Hazelnut (Corylus avellana)-Kernel Molds

Cause "Mold" is defined as any visible growth of mold either on the outside or inside of the kernel. In practice, it means any white, fuzzy mycelial growth is classified as 'mold.' Many different fungi are easily isolated from the shell or kernel, with surface sterilization, with or without any specific symptoms, before or after harvest. In Oregon, Penicillium spp., Aspergillus sp., Cladosporium sp. and Diaporthe rudis were frequently isolated from moldy kernels. Diaporthe eres was identified as the main cause of various hazelnut defects in the Caucasus region of Asia while Diaporthe foeniculina caused kernel necrosis in Chile.

Many of the following fungal problems would only be classified as decay or discoloration in the absence of active mycelial growth. Ramularia endophylla is consistently isolated from kernels with tip mold. A Phomopsis sp. and Septoria ostryae (formerly S. coryli) are commonly associated with internal discoloration. Eremothecium coryli (formerly Nematospora coryli), a yeast, is consistently associated with the disease known as kernel spot. Several other fungi have been isolated from shriveled hazelnuts. These organisms may be secondary opportunists that invade kernels that have been stressed physiologically, but all have been associated with kernels at shelling. Koch postulates have not been completed for any of the associated fungi. Insect vectors such as Lygus bugs or BMSB may be involved with yeasts.

In Oregon, moldy kernel incidence averages 0.5% to 1% annually; mold incidence in individual orchards frequently is much higher (3 to 10%). Fungi reduce kernel quality, but the degree varies with the causal agent and environmental conditions during symptom development. Mold is often highest if rains are significant in spring or during harvest. Mold can also be a problem when bins filled with nuts are grouped together and left out in the rain before drying.

The cultivars Lewis and Santiam generally have higher levels of mold than Barcelona in any particular year. Susceptibility to kernel mold is highly heritable and can be minimized when selecting new cultivars. In advanced selection trials, incidence of kernel mold was lowest for 'McDonald' (1-2%) and highest for 'Santiam' (8-17%).

Other kernel defects include: Insect injury which is generally due to filbert worm. Kernels are put in this category even if they also have obvious mycelial growth; Rancidity, which is evaluated solely by taste and not by visual characteristics; Shrivel which, is when kernels shrink and wrinkle due to moisture loss; Decay, which appear as a black (not brown) coloration that extends into the meat of the kernel; Internal discoloration of cut kernels shows a black coloration and not just brown which is considered normal.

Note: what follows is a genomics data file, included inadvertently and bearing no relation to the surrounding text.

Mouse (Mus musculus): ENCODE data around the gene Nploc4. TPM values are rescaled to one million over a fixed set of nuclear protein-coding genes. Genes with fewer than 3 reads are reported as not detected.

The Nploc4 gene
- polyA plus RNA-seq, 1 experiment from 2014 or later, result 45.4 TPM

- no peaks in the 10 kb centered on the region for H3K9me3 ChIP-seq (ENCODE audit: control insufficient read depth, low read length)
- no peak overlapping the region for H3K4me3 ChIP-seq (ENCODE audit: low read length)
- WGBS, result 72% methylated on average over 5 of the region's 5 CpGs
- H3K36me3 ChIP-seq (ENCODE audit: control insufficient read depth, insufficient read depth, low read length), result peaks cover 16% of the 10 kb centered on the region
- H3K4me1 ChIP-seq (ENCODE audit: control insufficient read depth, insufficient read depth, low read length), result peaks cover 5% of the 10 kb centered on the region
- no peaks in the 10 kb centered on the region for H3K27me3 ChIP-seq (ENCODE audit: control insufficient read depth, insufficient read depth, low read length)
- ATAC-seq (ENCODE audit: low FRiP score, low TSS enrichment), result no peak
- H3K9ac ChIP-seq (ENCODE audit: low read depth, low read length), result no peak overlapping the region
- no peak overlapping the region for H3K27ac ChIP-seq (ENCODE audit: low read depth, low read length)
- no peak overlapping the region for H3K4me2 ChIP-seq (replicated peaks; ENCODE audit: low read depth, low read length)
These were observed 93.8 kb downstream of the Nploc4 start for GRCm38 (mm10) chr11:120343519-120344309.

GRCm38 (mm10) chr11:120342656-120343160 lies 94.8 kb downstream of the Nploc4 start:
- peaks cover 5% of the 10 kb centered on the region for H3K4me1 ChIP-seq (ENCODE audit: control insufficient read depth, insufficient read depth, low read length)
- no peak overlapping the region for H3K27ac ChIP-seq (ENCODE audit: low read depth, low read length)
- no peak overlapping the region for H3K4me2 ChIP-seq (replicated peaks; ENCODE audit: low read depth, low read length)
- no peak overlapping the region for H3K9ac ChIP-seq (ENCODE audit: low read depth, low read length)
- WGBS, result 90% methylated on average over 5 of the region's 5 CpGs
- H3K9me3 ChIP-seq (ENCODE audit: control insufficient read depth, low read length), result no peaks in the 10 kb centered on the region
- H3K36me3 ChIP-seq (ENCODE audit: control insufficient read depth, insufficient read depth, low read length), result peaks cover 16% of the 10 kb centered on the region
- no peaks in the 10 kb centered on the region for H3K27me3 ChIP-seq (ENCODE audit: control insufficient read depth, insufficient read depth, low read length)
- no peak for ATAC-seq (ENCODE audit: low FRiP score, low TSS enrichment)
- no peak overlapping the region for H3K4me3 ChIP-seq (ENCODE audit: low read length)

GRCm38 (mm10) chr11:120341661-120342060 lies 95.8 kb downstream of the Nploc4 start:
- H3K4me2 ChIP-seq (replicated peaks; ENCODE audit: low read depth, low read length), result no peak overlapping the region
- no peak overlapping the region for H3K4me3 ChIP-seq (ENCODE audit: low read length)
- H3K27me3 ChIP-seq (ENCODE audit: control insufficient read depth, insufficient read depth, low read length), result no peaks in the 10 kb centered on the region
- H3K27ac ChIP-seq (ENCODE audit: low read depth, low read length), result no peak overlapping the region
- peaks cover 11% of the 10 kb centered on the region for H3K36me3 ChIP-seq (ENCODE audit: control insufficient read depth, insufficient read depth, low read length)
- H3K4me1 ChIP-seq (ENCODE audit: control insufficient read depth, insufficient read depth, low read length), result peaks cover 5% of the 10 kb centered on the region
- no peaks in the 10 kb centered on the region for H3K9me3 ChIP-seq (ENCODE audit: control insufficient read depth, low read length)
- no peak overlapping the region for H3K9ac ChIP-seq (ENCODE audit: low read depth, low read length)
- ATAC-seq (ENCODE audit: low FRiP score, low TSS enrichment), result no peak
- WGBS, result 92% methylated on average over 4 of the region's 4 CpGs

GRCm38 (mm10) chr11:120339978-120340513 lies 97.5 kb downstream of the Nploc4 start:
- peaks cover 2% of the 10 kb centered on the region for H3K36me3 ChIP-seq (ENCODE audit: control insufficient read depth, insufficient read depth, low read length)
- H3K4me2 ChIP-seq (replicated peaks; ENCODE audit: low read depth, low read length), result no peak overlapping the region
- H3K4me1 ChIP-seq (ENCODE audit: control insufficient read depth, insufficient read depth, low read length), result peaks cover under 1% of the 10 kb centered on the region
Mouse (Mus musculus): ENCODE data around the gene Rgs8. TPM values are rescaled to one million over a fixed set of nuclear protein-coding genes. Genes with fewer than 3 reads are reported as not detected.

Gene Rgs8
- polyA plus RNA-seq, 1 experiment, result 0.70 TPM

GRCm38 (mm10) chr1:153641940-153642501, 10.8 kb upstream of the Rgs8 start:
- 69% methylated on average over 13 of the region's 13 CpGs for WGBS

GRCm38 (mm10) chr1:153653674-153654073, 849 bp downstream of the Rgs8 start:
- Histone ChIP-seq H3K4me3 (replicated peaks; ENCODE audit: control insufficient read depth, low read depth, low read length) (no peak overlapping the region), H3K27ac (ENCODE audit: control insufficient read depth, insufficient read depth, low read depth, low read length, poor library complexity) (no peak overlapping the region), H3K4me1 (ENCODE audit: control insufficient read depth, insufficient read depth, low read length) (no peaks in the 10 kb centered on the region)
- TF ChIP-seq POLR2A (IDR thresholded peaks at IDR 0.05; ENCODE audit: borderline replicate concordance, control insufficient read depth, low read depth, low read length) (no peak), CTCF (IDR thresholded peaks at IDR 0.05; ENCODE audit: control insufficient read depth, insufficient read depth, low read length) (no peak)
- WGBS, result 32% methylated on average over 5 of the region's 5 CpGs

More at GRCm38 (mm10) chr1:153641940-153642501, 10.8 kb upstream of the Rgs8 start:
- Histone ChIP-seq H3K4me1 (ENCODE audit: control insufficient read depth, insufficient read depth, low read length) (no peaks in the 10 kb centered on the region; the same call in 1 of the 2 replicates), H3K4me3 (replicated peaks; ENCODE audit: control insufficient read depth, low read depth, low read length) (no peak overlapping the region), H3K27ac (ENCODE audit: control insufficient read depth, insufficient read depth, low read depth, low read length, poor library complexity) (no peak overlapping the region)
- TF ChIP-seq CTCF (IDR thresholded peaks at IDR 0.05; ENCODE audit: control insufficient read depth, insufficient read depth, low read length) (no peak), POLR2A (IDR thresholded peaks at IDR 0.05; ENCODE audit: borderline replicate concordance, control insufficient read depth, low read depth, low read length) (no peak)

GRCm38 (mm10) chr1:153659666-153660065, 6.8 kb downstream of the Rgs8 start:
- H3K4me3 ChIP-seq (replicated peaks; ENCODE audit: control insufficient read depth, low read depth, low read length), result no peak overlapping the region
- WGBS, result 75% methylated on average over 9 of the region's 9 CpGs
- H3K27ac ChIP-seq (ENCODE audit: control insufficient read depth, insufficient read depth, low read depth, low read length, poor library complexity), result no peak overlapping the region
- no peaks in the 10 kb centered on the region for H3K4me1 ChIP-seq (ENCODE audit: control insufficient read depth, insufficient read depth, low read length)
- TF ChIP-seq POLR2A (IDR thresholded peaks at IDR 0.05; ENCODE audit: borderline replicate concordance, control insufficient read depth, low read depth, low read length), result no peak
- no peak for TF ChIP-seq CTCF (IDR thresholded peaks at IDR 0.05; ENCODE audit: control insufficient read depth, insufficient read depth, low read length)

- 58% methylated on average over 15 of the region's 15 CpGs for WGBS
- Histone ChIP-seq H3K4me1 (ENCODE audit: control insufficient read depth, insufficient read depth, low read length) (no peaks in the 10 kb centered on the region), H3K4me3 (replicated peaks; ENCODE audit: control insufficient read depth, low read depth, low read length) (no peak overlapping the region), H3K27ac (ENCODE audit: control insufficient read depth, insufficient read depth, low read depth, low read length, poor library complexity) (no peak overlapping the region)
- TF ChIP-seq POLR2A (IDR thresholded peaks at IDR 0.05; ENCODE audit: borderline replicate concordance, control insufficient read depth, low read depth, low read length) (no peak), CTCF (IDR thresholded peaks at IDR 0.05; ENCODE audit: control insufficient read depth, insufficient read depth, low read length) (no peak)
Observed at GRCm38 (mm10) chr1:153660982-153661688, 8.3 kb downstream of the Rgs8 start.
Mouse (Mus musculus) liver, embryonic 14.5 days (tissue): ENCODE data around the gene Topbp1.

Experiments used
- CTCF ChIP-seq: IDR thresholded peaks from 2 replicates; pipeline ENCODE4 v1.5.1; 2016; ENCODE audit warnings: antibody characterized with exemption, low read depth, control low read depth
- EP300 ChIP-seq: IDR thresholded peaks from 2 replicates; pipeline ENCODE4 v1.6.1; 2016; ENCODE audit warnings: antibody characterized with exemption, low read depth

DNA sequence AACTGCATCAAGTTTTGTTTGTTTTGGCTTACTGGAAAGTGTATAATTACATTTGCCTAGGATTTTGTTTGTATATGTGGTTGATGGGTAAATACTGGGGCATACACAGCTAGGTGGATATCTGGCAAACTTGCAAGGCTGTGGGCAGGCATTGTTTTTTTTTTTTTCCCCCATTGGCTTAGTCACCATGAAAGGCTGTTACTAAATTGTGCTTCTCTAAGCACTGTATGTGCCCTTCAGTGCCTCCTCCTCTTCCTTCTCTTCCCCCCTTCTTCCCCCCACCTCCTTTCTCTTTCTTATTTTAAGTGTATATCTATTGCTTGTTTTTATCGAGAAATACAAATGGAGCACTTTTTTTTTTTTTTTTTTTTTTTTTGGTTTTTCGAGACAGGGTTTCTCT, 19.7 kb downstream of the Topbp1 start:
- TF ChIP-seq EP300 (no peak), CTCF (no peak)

Symptoms Most mold symptoms develop between nut maturation and when kernels are dried postharvest. The most common symptom in Oregon is a necrosis of the kernel tip where it attaches to the funiculus. Necrosis usually extends into the kernel a few millimeters. Kernel tips are blackened and shriveled, partly reducing kernel quality.

Internal discoloration of the kernel is another common symptom. Affected kernels change from a normal, opaque white to a translucent, buttery yellow and have a bitter, rancid flavor. The buttery yellow symptom is not always apparent on the kernel surface.

Lesions on the kernel surface characterize kernel spot. Lesions are dark, sunken, and varied in size and shape. All surfaces of the kernel can be affected. Kernel shriveling in combination with sporulation of fungi on the kernel surface is another defect.

Cultural control

  • Delay mechanically flailing the orchard floor until as late in spring as practical.
  • Harvest, dry, and shell kernels quickly after they fall to the ground.
  • Correctly adjust sweeper and harvester settings to reduce the amount of debris (sticks, leaves and husks) and soil (mud) that ends up in totes with harvested nuts.
  • Harvesting before fall rains has been associated with reduced mold counts. Mold counts appear to increase 2 weeks following a fall rain.
  • Totes or boxes full of harvested nuts should be kept out of the rain while awaiting processing. Any practice that increases air flow around totes will also keep additional mold from developing.
  • Some growers stack tote boxes on top of one another using an empty box on top to help keep boxes below from becoming too wet from rain.
  • Plant early-maturing cultivars.

Chemical Control There are no chemicals registered for management of kernel mold.

References Mehlenbacher, S.A., Smith, D.C., and Brenner, L.K. 1993. Variance components and heritability of nut and kernel defects in hazelnut. Plant Breeding 110:144-152.

Pscheidt, J. W. and Heckert, S. 2021. Progression of kernel mold on hazelnut. Plant Disease, 105:1320-1327. https://doi.org/10.1094/PDIS-05-20-1088-RE